Many parents already know, at least vaguely, that too much screen time is bad for young children's development.
What they may not realise is just how bad it is for little ones to be glued to the screens of TVs, smartphones or computers.
The authoritative American Academy of Pediatrics last month slashed its maximum recommended screen time for children aged two to five. The maximum recommended screen time went from two hours daily to one hour a day.
It also recommended that parents watch "high quality programming" with their children during this hour and that children younger than 18 months get zero screen time (the previous recommendation was that children below two years old should not get any screen time at all).
This new development should spur parents to take action, if they have not already done so.
Mrs Mandy Loh certainly has.
• Find activities that children can do on their own as well as those that allow for parent-child interaction, such as puzzles and building blocks.
• Plan ahead and bring along toys, instead of an iPad, to keep your children engaged for long periods of time, such as when attending a wedding dinner.
• Arrange routine activities for the whole family. For example, family members can set aside time daily to go to the park or have a picnic on weekends.
• Once the schedule is set for children to have both physical and leisure activities, the need for screen time for both adults and children will naturally be reduced.
• If the child's grandparents are his caregivers, consider the activities the grandparents enjoy doing (such as going to the wet market) and suggest that the grandparents do these activities with the child. Take toys and books to the grandparents' residence for the child.
• If a domestic helper is the child's caregiver, set a routine for her and make it clear that the child is not allowed to watch TV. Offer alternatives or toys to the child, or ask the helper to take the child to a nearby playground every day.
• Information provided by parenting specialist Sarah Chua from Focus On The Family Singapore and Dr Yang Chien-Hui, senior lecturer at SIM University's School of Human Development and Social Services.
Her smartphone and laptop are password-protected so her two children cannot access the devices on their own.
The stay-at-home mum, 37, also limits screen time for Cristan, five, and Caris, two.
They get to watch about 1½ hours of TV a day after dinner while she does the dishes and other household chores.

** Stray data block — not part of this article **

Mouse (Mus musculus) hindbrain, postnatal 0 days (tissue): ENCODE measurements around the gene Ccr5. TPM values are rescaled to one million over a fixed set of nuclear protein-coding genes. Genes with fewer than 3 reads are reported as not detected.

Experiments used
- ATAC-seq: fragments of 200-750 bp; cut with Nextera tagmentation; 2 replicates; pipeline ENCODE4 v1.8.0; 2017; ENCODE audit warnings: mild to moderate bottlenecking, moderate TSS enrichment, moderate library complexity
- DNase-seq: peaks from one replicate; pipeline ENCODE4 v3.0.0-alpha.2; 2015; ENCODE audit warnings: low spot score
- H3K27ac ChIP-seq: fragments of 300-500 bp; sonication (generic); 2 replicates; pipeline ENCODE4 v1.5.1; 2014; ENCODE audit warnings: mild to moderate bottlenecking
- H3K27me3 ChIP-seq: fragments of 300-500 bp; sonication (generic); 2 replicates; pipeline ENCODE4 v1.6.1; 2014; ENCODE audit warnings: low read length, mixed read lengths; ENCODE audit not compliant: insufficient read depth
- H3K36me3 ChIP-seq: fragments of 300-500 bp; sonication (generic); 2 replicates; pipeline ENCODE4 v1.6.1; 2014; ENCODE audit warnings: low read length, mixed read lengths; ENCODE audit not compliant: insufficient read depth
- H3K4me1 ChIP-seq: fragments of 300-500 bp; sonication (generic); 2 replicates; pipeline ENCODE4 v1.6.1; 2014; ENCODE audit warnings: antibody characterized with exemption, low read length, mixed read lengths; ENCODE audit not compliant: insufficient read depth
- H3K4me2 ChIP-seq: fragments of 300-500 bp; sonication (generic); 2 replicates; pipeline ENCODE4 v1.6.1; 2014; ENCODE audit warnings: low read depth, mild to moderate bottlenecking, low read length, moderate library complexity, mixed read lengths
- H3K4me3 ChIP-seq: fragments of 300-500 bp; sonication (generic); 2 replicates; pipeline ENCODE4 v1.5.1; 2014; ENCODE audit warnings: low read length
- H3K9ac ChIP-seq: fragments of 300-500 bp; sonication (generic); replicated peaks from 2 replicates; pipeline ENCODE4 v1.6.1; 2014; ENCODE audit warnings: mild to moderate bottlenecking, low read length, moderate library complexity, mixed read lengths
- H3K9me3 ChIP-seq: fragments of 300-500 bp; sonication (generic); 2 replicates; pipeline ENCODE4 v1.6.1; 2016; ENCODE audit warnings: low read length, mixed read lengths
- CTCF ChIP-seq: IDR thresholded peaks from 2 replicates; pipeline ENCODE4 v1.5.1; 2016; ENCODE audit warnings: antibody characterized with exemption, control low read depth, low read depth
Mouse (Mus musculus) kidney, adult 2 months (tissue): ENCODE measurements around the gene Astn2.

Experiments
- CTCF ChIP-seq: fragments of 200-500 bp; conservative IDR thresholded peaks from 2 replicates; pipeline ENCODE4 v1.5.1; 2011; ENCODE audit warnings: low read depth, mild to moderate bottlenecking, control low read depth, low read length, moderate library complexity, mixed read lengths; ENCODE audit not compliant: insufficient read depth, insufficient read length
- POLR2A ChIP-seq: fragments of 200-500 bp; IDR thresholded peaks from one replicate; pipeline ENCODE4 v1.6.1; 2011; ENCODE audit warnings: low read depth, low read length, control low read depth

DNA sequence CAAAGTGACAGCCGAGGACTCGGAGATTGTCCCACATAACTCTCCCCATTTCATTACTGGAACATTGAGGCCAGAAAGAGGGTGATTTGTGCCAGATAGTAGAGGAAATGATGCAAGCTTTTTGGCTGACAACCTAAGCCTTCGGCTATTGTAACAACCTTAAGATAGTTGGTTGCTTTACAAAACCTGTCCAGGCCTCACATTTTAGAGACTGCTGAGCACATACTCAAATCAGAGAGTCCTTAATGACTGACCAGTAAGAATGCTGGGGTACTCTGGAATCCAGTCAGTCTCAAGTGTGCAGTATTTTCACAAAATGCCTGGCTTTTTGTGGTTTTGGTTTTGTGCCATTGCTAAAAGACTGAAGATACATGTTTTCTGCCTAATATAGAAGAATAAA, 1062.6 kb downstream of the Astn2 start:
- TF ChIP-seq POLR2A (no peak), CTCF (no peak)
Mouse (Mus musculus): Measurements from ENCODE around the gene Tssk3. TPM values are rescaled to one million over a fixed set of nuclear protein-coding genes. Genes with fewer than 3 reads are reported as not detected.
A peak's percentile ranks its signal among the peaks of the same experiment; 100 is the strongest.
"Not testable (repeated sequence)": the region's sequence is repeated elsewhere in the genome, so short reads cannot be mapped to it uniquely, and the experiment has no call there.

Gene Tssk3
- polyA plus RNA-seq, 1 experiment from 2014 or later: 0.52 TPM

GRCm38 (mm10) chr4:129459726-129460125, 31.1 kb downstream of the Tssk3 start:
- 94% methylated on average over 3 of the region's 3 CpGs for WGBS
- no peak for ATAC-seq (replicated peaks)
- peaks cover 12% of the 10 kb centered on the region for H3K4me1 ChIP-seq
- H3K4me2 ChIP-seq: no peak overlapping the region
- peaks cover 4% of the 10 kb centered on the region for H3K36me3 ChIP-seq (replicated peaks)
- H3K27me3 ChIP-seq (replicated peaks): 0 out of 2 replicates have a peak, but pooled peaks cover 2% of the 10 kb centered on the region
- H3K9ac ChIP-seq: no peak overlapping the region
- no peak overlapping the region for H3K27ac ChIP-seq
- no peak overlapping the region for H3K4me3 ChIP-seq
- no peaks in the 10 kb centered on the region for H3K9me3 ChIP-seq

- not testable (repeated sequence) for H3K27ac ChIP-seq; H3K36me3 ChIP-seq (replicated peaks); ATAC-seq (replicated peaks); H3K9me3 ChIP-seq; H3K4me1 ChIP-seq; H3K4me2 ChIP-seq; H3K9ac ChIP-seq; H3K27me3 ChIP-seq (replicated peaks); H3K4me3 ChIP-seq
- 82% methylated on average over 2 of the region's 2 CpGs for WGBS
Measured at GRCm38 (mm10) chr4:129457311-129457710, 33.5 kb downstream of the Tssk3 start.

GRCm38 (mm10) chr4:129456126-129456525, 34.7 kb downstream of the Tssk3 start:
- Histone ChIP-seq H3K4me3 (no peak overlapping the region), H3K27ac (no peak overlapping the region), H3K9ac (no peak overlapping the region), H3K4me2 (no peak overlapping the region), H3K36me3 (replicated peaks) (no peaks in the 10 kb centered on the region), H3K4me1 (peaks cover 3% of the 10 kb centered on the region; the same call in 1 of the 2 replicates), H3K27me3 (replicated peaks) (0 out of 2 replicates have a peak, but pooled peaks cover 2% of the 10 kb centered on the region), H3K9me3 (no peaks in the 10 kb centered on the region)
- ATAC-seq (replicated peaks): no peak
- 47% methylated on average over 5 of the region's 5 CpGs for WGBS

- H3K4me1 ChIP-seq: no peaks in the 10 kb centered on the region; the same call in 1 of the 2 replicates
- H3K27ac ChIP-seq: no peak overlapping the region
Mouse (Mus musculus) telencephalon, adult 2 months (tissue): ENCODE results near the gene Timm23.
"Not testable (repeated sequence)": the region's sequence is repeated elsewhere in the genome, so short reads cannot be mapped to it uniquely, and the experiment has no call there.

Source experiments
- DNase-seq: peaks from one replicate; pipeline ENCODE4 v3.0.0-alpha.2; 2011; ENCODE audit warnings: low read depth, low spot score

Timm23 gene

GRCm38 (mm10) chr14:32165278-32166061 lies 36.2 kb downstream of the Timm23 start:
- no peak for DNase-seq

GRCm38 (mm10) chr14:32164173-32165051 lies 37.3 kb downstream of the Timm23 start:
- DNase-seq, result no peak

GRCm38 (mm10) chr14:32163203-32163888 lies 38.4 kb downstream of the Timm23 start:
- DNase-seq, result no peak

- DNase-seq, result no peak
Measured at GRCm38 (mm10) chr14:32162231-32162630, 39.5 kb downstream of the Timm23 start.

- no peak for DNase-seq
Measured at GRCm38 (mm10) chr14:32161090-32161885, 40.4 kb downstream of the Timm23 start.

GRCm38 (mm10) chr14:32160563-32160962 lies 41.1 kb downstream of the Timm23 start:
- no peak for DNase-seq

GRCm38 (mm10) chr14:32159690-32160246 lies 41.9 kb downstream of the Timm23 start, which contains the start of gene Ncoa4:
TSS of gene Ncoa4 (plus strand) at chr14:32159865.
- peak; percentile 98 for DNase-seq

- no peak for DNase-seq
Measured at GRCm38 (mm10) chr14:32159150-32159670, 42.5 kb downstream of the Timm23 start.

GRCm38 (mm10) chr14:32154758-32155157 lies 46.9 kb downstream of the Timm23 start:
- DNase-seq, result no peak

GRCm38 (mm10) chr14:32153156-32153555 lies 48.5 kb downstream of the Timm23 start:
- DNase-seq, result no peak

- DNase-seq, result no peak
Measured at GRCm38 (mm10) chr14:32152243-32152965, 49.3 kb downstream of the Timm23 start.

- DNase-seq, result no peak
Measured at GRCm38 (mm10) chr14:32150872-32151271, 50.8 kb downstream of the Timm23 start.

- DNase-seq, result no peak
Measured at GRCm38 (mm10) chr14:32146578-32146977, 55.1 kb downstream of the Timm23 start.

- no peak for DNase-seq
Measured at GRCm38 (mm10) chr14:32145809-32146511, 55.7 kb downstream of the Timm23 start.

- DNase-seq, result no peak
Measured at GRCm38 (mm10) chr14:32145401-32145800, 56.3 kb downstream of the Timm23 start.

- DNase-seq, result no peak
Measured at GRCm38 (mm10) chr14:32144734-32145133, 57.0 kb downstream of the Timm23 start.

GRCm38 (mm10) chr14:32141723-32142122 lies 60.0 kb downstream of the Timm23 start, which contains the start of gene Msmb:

Mrs Loh and her engineer husband, Mr Tim Loh, 37, are aware of the dangers of excessive screen time for young children, which include the risk of irregular sleep schedules and behavioural problems.
However, Mrs Loh, who blogs about parenting matters for the voluntary organisation I Love Children, says it would be challenging to adhere to these new guidelines when it comes to screen time.
"The children sometimes make a fuss when we switch off the TV and they're used to their evening routine," she says.
She is not alone. A local study published in 2013 suggests that many other parents in Singapore struggle with limiting screen time for their young children.
It found that 66 per cent of children aged two and younger were well-acquainted with gadgets such as smartphones and touchscreen tablets.
The data was collected by researchers including those from the Centre of Research and Best Practices at Singapore's Seed Institute, a pioneer in early childhood education training. The study indicated that excessive use of such devices can hamper a child's development and lead to poor eyesight, among other problems.
For Mrs Noeline Wong, 34, a part- time primary school teacher, organising activities such as playdates and enrolling her children in enrichment classes, such as art, swimming and tennis, has the added benefit of ensuring her four children's screen time is limited.
She and her husband Nicholas Wong, 35, who works in sales in the private banking industry, try to ensure that their children, aged one to eight, keep to about an hour of screen time a day.
They also try as far as possible to ensure the children view educational programmes and apps, such as watching Mandarin DVDs. She prefers them to draw, read or attempt puzzles to occupy themselves.
But the children sometimes manage to sneak a peek at the iPad Mrs Wong tries to keep hidden and she gets angry when they watch programmes she does not think are appropriate.
"I tell them to Google information and we watch movies like Zootopia together as a family,"she says.
Babies can't face TV when it is turned on